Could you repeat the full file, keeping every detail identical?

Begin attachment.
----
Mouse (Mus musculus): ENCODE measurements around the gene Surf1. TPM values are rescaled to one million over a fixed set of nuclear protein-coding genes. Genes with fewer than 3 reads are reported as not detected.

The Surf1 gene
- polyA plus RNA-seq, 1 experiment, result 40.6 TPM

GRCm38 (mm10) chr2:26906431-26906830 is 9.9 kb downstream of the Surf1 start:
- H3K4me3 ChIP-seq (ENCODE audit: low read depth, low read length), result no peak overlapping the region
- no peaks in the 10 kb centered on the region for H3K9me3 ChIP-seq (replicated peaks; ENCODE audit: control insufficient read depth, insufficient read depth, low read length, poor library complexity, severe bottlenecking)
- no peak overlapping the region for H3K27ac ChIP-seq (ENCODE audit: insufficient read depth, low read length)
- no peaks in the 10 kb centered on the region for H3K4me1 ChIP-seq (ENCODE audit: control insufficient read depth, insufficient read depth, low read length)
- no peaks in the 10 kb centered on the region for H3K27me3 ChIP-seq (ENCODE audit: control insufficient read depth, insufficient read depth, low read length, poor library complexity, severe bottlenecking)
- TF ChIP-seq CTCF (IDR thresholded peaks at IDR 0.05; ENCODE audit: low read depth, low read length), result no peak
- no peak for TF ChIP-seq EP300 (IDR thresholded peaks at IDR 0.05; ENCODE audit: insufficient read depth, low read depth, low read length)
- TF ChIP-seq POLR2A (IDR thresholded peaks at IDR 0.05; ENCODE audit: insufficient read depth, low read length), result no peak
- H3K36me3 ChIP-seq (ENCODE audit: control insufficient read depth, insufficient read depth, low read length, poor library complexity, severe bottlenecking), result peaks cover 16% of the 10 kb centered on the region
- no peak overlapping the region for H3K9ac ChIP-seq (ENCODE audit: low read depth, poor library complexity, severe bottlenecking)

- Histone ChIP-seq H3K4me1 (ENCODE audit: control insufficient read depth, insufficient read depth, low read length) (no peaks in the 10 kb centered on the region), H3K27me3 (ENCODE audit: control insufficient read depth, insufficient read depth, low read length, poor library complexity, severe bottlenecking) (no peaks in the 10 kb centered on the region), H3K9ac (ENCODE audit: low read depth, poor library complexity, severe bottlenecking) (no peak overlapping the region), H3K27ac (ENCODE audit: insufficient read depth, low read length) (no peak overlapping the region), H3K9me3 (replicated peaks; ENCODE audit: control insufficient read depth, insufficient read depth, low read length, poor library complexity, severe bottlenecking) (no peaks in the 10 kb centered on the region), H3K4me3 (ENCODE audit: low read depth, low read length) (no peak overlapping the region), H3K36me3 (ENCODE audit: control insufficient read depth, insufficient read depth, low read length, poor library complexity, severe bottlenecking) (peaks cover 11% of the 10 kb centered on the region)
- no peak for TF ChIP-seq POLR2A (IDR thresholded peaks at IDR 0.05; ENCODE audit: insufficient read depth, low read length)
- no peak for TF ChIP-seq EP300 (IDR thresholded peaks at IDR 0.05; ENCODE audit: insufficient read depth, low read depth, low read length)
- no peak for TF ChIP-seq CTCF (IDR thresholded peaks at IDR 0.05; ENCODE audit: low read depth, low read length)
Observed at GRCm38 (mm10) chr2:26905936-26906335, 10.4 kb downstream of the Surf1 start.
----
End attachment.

Mouse (Mus musculus): ENCODE measurements around the gene Surf1. TPM values are rescaled to one million over a fixed set of nuclear protein-coding genes. Genes with fewer than 3 reads are reported as not detected.

The Surf1 gene
- polyA plus RNA-seq, 1 experiment, result 40.6 TPM

GRCm38 (mm10) chr2:26906431-26906830 is 9.9 kb downstream of the Surf1 start:
- H3K4me3 ChIP-seq (ENCODE audit: low read depth, low read length), result no peak overlapping the region
- no peaks in the 10 kb centered on the region for H3K9me3 ChIP-seq (replicated peaks; ENCODE audit: control insufficient read depth, insufficient read depth, low read length, poor library complexity, severe bottlenecking)
- no peak overlapping the region for H3K27ac ChIP-seq (ENCODE audit: insufficient read depth, low read length)
- no peaks in the 10 kb centered on the region for H3K4me1 ChIP-seq (ENCODE audit: control insufficient read depth, insufficient read depth, low read length)
- no peaks in the 10 kb centered on the region for H3K27me3 ChIP-seq (ENCODE audit: control insufficient read depth, insufficient read depth, low read length, poor library complexity, severe bottlenecking)
- TF ChIP-seq CTCF (IDR thresholded peaks at IDR 0.05; ENCODE audit: low read depth, low read length), result no peak
- no peak for TF ChIP-seq EP300 (IDR thresholded peaks at IDR 0.05; ENCODE audit: insufficient read depth, low read depth, low read length)
- TF ChIP-seq POLR2A (IDR thresholded peaks at IDR 0.05; ENCODE audit: insufficient read depth, low read length), result no peak
- H3K36me3 ChIP-seq (ENCODE audit: control insufficient read depth, insufficient read depth, low read length, poor library complexity, severe bottlenecking), result peaks cover 16% of the 10 kb centered on the region
- no peak overlapping the region for H3K9ac ChIP-seq (ENCODE audit: low read depth, poor library complexity, severe bottlenecking)

- Histone ChIP-seq H3K4me1 (ENCODE audit: control insufficient read depth, insufficient read depth, low read length) (no peaks in the 10 kb centered on the region), H3K27me3 (ENCODE audit: control insufficient read depth, insufficient read depth, low read length, poor library complexity, severe bottlenecking) (no peaks in the 10 kb centered on the region), H3K9ac (ENCODE audit: low read depth, poor library complexity, severe bottlenecking) (no peak overlapping the region), H3K27ac (ENCODE audit: insufficient read depth, low read length) (no peak overlapping the region), H3K9me3 (replicated peaks; ENCODE audit: control insufficient read depth, insufficient read depth, low read length, poor library complexity, severe bottlenecking) (no peaks in the 10 kb centered on the region), H3K4me3 (ENCODE audit: low read depth, low read length) (no peak overlapping the region), H3K36me3 (ENCODE audit: control insufficient read depth, insufficient read depth, low read length, poor library complexity, severe bottlenecking) (peaks cover 11% of the 10 kb centered on the region)
- no peak for TF ChIP-seq POLR2A (IDR thresholded peaks at IDR 0.05; ENCODE audit: insufficient read depth, low read length)
- no peak for TF ChIP-seq EP300 (IDR thresholded peaks at IDR 0.05; ENCODE audit: insufficient read depth, low read depth, low read length)
- no peak for TF ChIP-seq CTCF (IDR thresholded peaks at IDR 0.05; ENCODE audit: low read depth, low read length)
Observed at GRCm38 (mm10) chr2:26905936-26906335, 10.4 kb downstream of the Surf1 start.